The Campus Council also voted to approve a two per cent increase to meal plans pricing, as well as an increase in retail prices between two and three per cent.

The increases will be presented to the University Affairs Board on March 4, before confirmation by the Executive Committee on March 26.

Funding cut from City of Mississauga

Krull informed the room that the City of Mississauga, which supports UTM’s Innovation Complex with $1 million in annual funding, will likely vote down the funding for this year.

According to Krull, the city’s budget committee voted against the funding, and although it still needs to be put to City Council for final approval, it does not seem likely to be overturned.

“We now have to find another $5 million to cover off of what we’ve already built, what we’ve already hired,” announced Krull.

When asked why UTM would not just halt the project, Krull responded that “UTM is a city builder in this community. We have been for decades. We will, in a sense, take a leadership role in spite of the city.”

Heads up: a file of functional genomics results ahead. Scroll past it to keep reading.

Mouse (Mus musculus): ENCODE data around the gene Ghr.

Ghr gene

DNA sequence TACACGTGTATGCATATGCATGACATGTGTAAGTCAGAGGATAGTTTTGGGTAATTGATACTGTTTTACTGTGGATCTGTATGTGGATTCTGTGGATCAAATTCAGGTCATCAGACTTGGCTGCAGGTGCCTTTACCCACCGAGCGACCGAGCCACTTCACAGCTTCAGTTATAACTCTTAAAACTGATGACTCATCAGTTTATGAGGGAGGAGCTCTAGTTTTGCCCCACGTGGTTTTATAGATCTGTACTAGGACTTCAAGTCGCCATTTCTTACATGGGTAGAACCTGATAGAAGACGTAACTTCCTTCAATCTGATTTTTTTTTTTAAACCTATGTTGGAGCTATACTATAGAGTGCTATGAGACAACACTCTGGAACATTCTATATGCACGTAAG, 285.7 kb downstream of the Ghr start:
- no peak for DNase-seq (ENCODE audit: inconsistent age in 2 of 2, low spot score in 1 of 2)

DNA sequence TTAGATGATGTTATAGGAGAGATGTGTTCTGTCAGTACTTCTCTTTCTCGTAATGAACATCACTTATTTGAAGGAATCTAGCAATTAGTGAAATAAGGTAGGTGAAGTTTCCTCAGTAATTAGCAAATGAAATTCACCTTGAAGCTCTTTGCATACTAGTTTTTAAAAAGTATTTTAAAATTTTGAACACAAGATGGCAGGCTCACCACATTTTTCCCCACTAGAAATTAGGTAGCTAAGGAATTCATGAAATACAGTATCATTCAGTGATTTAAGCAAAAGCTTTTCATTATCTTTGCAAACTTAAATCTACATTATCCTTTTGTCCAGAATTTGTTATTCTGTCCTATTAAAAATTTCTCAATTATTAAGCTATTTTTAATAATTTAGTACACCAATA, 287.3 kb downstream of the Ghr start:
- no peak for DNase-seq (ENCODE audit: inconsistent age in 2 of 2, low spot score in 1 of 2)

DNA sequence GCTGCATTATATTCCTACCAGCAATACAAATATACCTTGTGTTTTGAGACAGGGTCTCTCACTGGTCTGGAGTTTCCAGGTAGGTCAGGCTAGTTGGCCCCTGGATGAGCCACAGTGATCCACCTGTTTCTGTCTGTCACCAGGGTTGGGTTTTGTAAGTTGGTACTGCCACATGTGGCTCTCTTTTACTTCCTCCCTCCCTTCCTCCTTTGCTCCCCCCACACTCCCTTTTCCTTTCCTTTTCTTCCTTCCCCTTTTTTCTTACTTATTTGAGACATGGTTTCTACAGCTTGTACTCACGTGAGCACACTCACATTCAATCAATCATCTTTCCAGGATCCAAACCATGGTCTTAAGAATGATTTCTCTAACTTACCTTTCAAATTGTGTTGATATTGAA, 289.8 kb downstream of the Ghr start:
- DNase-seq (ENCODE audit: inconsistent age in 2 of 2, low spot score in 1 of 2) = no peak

When construction of the building first began in 2013, much attention was also paid to how the university would continue to fund the project moving forward.

Professional graduate programs going forward without “express permission”

Krull also announced that UTM would be running its professional graduate programs, such as the Master of Urban Innovation (MUI) program, without the “express permission” of the provincial government, although this decision has since been reversed.

During the meeting, Krull suggested that the program’s proposal was pending approval because the government was running behind.

“If we’re going to start it in September and we don’t recruit and advertise now, then we cannot start in September. Yet we’ve made commitments to people,” pointed out Krull. “I am loathe to pull [the program] after all of the three to four years of work that people have done to get us to this point of launch.”

Krull acknowledged that the decision came with a financial risk, in case the government rejects the plan and leaves UTM to fund the entire program.

However, he said that it was a “worthwhile risk,” given that it was a “strong program.”

In a statement to The Varsity after the meeting, Krull wrote that the university has decided to delay the launch of the MUI program because “the interest of the MUI team is to ensure that as much as possible, all students can compete for positions without financial wherewithal being an overriding factor.”

The next UTM Campus Council meeting takes place on March 5.

Editor’s note (February 12, 2:18 pm): This article has been updated to include information on the delay of the MUI program launch.